Restless Leg Syndrome (RLS), a common sleep disorder, has been linked to increased cardiovascular disease (CVD) risk, key components of the metabolic syndrome, and is associated with significant societal and economic burden. Current treatments are often ineffective and can have serious side effects, highlighting the need to investigate promising new non-pharmaceutical approaches. In this nested RCT, we examined the effects of a gentle yoga program vs. an educational film program on sleep, mood, perceived stress, blood pressure, and heart rate in women at risk for CVD.
Participants were drawn from a larger trial regarding the effects of yoga on CVD risk profiles. Seventy-five overweight, sedentary postmenopausal women aged 45-79 years were randomized to receive either an 8-week yoga (n=38) or educational film (n=37) program. Main outcomes assessed pre- and post-treatment included measures of sleep (Pittsburgh Sleep Quality Index), stress (Perceived Stress Scale), mood (Profile of Mood States, State-Trait Anxiety Scale), blood pressure, and heart rate. Participants completed an RLS screening questionnaire at baseline. Twenty (27%) of the 75 women met standardized diagnostic criteria for RLS (n=10 yoga, 10 film group).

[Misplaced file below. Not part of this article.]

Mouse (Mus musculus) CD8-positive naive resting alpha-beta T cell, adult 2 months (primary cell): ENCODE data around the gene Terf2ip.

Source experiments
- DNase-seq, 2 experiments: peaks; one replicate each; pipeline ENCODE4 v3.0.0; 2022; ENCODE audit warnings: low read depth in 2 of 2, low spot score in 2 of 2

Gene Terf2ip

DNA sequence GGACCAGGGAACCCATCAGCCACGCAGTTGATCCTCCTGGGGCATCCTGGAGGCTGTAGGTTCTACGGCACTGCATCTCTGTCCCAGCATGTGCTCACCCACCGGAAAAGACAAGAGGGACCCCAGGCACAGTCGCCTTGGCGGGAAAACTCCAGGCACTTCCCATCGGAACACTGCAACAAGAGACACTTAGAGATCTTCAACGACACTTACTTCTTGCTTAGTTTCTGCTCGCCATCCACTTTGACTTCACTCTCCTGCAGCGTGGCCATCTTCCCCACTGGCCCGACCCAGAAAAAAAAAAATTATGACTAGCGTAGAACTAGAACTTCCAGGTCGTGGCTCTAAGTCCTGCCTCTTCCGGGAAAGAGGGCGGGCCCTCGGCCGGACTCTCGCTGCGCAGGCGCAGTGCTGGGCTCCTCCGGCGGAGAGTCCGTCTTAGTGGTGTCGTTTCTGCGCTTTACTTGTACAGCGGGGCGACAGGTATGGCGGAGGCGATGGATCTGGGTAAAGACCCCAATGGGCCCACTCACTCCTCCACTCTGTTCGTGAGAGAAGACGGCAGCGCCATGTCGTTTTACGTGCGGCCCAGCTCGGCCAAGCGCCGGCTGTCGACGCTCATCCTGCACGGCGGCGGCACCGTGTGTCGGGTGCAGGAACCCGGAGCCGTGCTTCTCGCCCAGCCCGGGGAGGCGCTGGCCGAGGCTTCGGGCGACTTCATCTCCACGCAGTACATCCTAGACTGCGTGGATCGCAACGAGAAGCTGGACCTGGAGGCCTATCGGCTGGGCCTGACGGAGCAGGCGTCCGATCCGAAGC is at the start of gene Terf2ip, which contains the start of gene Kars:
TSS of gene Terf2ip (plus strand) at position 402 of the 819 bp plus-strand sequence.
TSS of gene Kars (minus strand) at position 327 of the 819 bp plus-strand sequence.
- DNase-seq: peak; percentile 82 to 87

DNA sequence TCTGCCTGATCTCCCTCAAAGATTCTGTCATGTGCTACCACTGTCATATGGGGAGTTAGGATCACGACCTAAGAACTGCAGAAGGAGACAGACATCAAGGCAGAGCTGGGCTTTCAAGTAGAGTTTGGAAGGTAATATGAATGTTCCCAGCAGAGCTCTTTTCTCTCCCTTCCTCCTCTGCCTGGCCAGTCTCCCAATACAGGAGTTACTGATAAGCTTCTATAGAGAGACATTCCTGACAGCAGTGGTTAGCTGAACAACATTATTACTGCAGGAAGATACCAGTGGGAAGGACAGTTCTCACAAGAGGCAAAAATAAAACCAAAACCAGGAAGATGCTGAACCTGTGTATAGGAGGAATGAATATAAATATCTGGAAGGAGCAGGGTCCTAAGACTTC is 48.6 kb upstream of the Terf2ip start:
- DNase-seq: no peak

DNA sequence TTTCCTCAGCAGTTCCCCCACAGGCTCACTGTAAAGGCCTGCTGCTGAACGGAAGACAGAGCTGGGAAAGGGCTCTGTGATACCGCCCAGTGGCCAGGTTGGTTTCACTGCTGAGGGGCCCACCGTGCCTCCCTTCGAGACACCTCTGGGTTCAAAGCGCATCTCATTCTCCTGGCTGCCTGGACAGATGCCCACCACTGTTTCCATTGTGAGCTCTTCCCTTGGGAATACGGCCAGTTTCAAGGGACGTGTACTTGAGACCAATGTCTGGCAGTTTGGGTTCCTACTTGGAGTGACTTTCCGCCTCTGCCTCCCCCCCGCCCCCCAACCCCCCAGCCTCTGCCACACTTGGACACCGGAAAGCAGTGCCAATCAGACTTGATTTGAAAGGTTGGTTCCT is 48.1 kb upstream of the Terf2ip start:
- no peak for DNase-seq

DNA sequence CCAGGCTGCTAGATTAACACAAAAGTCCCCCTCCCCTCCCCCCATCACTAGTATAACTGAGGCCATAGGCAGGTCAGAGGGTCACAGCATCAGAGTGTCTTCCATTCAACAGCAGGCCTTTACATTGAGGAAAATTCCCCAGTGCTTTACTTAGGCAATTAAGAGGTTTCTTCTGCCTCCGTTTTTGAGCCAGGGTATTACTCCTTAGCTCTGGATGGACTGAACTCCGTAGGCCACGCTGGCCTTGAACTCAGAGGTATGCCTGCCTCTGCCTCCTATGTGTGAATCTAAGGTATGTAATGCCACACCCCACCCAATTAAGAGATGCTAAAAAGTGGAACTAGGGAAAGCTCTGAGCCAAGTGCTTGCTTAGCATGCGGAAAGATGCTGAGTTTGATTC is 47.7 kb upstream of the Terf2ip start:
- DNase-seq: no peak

At baseline, women with RLS demonstrated significantly poorer sleep quality, higher blood pressure, and greater likelihood of having a history of depression than those without RLS. Among participants with RLS, those assigned to the yoga group demonstrated significantly greater improvement than did controls in sleep quality, perceived stress, mood, anxiety, and blood pressure (p≤0.05). Among participants with RLS and insomnia (PSQI>5) at baseline, 86% of the yoga group (6/7) vs. 30% of controls (3/10) had scores in the normal range post-intervention (p=0.03). Adjustment for treatment expectancy did not materially alter these findings.
These preliminary findings suggest that yoga may offer a safe, effective intervention for reducing sleep and mood disturbance, perceived stress, anxiety, and blood pressure in women with RLS.